Culture Shock.

Last year, my wife and I moved from Melbourne to Nanjing. Since then, I’ve been working on a novel about, among other things, culture shock. While the basic plot and themes were decided before I really began to experience any culture shock for myself — mostly before we even moved — it has certainly informed my writing and made my protagonist more sympathetic. But since George Franklin is not really anything like me (apart from being passionately opinionated), I’d like to talk a bit about how it has affected me.

The most major issue, of course, was the language barrier. I had studied Chinese for a year or two in primary school, and remembered maybe two words. We had six months’ notice of the move, and were able to take some classes in that time, but I’m still not nearly fluent. I can direct a taxi or buy food, but I can’t hold a conversation. This understandably makes it difficult to make friends — Nanjing is a small city (by Chinese standards, at least), and doesn’t have anything like the Anglophone population, local or expat, that somewhere like Shanghai does. In fact, some of the mild anxiety and depression I’ve had over the last year are likely due more to cabin fever than to actual culture shock, as I can’t spend all my time at the handful of cafés frequented by foreign students and the like; and even when I do go out, meeting new people has never been something I’m much good at. I have a part-time job tutoring English, but it hasn’t been much good in that regard either.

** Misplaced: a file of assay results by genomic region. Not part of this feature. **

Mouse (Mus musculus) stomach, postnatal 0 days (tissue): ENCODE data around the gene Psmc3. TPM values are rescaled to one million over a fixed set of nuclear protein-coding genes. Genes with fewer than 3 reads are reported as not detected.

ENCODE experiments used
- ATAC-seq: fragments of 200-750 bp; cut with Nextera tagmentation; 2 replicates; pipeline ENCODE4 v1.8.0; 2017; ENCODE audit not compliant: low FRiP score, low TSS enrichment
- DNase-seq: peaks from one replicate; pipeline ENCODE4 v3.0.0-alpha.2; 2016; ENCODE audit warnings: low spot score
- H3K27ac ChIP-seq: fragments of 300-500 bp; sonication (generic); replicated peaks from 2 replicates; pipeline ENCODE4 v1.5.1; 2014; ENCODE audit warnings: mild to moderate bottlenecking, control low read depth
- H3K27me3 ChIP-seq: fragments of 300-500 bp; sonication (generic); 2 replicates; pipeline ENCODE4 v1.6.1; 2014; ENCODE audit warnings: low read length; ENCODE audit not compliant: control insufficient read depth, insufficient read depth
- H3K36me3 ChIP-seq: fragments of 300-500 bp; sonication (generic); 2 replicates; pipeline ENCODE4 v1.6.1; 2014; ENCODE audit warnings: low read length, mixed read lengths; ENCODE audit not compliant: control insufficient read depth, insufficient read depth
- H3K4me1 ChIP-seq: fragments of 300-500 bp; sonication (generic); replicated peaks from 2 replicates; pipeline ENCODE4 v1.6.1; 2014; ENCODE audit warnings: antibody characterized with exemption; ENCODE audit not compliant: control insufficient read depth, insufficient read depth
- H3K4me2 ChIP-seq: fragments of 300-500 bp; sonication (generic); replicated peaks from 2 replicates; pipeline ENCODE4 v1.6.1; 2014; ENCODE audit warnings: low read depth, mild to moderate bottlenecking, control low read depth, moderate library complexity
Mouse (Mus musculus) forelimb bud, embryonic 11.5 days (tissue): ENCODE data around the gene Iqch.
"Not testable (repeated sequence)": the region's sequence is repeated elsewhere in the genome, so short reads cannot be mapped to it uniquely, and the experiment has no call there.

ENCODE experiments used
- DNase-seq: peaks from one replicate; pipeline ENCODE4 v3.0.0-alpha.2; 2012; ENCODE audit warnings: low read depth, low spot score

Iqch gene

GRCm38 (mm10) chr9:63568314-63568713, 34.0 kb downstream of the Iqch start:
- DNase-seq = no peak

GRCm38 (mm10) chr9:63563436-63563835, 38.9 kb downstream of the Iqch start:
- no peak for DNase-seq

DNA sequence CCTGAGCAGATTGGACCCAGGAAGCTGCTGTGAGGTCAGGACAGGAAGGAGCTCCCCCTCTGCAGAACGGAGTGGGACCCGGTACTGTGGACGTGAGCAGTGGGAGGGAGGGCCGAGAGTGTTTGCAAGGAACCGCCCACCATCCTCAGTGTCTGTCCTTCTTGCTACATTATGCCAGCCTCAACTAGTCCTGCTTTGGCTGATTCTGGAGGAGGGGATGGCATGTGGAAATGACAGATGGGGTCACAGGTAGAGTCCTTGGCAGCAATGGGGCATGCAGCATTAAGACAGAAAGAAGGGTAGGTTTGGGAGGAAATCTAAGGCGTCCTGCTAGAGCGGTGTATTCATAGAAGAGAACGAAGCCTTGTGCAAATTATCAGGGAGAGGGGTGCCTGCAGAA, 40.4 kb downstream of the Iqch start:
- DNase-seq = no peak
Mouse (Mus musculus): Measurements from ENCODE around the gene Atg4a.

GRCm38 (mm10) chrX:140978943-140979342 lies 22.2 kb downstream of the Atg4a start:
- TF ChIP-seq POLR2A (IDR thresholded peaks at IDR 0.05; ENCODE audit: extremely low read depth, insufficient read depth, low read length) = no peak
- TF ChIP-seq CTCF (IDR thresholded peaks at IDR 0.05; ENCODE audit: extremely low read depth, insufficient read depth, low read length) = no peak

But I’m relatively fortunate. Other than that, what culture shock I’ve had has been relatively mild. Unlike my fictional character, I love many of the things they have here that we don’t have at home: the ubiquitous electric motor-scooters, efficient metros, grand infrastructure projects and (thanks to my wife’s employer) free healthcare.

There are a lot of things I find myself missing, and the list only grows. But above all, I have the opportunity to write here which I would not have had to anything like a similar extent back home; and for that, I am extremely grateful.

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